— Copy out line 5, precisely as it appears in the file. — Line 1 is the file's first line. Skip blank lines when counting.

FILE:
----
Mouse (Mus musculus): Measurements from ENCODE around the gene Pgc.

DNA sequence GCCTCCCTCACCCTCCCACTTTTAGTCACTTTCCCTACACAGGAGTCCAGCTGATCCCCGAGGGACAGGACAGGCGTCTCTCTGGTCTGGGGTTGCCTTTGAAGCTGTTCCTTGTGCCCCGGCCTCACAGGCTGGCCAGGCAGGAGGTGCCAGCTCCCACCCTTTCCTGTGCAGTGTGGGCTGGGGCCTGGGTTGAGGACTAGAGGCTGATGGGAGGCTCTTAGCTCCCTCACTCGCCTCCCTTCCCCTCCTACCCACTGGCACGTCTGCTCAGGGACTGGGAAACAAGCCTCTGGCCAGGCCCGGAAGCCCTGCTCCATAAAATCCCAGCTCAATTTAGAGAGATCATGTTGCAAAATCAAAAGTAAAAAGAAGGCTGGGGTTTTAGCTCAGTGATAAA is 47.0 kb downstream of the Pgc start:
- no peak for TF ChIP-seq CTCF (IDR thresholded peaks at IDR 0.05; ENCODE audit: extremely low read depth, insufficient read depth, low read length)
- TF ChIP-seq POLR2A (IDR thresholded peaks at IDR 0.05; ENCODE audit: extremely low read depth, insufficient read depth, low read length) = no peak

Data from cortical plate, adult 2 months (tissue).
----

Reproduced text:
Data from cortical plate, adult 2 months (tissue).